BY LOWELL L. KALAPA – Well, they are off and running, the Congress and the Hawaii state legislature that is. True to years past, each bright, shiny and eager face will have an agenda to deliver to his or her constituents back in their home districts. That means money.
In years past, when the nation and the state had resources to blow, no one paid attention and, in fact, constituents clamored to have lawmakers fund this or that new program. But the awful truth has come home to roost – there is no such thing as a free lunch. As we witnessed recently, the federal government nearly went over the “fiscal cliff” and someone has to pay for the services provided by the federal government. But by allowing tax rates to rise on the wealthy top four or five percent of Americans, Congress and the administration proverbially “kicked the can down the road.”
Sometime around the end of next month, the very same cast of characters will again lock horns over the issue of whether or not to raise the debt ceiling to cut spending even further. On one hand, some argue that if the debt ceiling is not raised, we won’t be able to pay our troops, those with student loans will go into default, and beneficiaries of Social Security and Medicare will not see their benefit checks arrive in the mail or credited to their checking accounts, and generally the economy will slip into a financial abyss. Americans are being warned that this would create a financial and economic disaster. However, no mention is made about what the outcome would be as the nation continues to accumulate more debt because it continues to spend.
Fortunately, the state of Hawaii cannot adopt a deficit budget and spend money it does not have. However, that does not mean that state lawmakers have control on the pace of spending. What is already a given is the fact that the state is faced with a huge tab for the unfunded liabilities of the state pension and health care systems. This yoke around the neck of lawmakers is sizably estimated to be more than $22 billion and has not been addressed in recent years and continues to grow by the day as more and more public employees retire.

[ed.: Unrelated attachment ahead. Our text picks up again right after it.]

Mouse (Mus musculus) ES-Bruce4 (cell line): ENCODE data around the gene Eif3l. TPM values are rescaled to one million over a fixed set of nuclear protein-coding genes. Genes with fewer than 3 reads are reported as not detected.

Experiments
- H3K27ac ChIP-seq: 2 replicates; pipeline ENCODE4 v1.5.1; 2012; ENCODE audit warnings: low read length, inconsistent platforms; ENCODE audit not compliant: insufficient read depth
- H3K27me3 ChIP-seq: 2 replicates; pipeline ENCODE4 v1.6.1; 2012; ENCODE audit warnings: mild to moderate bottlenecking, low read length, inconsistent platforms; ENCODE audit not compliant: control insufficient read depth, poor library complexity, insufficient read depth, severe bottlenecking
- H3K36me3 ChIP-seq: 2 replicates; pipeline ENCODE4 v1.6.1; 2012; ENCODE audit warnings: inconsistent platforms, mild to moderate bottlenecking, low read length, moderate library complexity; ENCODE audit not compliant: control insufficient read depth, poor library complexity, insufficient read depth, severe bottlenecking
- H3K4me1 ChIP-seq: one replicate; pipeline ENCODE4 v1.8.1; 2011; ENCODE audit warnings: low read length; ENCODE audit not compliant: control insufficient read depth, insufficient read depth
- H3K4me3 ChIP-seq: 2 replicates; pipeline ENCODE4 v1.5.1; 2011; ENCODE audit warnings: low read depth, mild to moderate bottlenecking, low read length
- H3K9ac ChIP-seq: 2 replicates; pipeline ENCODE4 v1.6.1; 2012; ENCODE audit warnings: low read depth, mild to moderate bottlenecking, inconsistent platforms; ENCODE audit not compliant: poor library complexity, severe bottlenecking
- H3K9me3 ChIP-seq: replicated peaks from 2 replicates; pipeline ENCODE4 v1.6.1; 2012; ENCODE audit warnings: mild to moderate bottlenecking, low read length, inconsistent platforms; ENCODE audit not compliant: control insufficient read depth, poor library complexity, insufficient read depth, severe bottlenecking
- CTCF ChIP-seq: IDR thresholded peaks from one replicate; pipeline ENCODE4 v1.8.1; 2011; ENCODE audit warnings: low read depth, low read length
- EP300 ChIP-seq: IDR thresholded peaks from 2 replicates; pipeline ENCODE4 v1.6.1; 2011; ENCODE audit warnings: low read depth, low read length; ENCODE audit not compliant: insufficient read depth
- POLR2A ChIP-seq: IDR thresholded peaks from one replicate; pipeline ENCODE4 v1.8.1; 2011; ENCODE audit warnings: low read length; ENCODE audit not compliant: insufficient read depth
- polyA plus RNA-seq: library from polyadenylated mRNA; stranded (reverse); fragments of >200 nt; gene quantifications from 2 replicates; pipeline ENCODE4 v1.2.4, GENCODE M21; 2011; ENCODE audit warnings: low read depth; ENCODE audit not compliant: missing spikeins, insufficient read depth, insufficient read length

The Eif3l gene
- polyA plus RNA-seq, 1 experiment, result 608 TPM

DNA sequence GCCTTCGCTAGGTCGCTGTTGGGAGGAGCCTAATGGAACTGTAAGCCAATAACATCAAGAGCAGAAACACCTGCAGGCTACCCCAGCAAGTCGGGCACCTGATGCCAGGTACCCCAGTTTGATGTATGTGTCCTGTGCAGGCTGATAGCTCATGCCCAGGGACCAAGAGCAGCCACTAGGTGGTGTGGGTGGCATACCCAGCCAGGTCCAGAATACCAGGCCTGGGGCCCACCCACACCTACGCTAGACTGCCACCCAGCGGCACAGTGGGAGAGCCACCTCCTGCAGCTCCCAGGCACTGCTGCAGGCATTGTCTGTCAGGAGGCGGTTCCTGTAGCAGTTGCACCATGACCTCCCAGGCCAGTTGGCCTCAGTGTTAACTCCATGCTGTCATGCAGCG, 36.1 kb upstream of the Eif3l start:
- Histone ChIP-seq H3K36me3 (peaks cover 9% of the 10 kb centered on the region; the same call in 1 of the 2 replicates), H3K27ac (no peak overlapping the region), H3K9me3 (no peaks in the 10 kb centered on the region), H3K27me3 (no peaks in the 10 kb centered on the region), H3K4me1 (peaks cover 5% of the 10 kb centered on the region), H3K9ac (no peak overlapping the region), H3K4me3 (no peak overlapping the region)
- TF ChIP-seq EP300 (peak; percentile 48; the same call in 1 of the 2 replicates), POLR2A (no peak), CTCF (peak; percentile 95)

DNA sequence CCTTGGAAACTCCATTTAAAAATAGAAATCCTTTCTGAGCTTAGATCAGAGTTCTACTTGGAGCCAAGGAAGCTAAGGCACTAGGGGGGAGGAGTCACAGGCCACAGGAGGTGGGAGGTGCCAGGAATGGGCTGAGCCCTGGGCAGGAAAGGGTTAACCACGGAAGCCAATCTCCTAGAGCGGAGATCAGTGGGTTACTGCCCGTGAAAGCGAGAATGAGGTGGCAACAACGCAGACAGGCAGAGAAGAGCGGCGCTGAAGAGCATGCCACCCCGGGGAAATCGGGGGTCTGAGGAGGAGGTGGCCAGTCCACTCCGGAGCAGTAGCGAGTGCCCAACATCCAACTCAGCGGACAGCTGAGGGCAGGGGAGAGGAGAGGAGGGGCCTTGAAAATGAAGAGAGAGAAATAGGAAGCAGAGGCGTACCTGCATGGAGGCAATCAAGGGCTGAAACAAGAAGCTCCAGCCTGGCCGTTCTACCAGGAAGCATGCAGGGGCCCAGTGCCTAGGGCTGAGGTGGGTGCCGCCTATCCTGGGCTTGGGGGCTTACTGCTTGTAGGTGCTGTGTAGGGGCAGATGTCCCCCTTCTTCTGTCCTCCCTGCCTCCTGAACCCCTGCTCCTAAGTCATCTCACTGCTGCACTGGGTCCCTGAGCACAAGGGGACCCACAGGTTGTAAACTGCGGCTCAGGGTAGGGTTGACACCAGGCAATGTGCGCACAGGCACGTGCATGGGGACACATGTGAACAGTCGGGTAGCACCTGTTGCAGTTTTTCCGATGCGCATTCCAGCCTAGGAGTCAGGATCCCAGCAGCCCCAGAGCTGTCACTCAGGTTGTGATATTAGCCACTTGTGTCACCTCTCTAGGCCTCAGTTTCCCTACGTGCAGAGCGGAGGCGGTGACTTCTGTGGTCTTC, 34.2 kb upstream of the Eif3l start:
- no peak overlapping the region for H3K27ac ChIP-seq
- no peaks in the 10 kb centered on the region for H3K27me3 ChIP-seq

These obligations are unfunded, in large part, because past generations of lawmakers have taken the monies that should have been paid toward this obligation and used those funds to initiate new programs and services, services and programs that perhaps were not as critical to the health and safety of the community as others such as education, child welfare, sanitation inspection, and vector control. But a very vocal group of constituents demanded that lawmakers provide these services and they acquiesced as these voters are the very people who elect them to office and if they want to be returned to office, lawmakers need to pander to these constituents.
The problem is that just as much as these lawmakers believe that they must respond to their constituents’ demands, they must also recognize that they have a duty to insure that what precious tax dollars they have been entrusted with need to be spent wisely and efficiently, yielding the best possible services for those few dollars. It also means that elected officials at all levels of government must set priorities for what few dollars are available.
Setting priorities not only means deciding which services are most critical to the health and safety of the community, but it also means that when the funds to be spent run out, elected officials have the courage to say no to programs that are not of a significant priority. While saying no may be hard to do, what is the alternative? Saying yes to more taxes and fees? Teachers are already calling for another “penny on the sales tax.” After all, it is only a penny. Similarly, the advocates of early childhood care and education are calling for another “penny.” And while it only sounds like a paltry “penny,” it means millions and millions of dollars ripped out of the state economy that could otherwise be put toward expansion and growth of the economy, creating jobs and new activities that would generate the necessary tax revenues. But that’s money out of the economy, an economy upon which we rely to generate those tax revenues.
Instead of falling into their usual habit of spending more of your tax dollars and then trying to figure out how they can raise more money, lawmakers should be required to recommend a reduction or elimination of a current program or service on a dollar-for-dollar basis if they want to adopt a new program or service. After all, Hawaii taxpayers already bear one of the heaviest burdens in the nation. It is time that those taxpayers demand that elected officials also represent the overburdened taxpayer and demand that elected officials do their part and rein in the spending or else we, as a state, will also be faced with a “fiscal cliff.”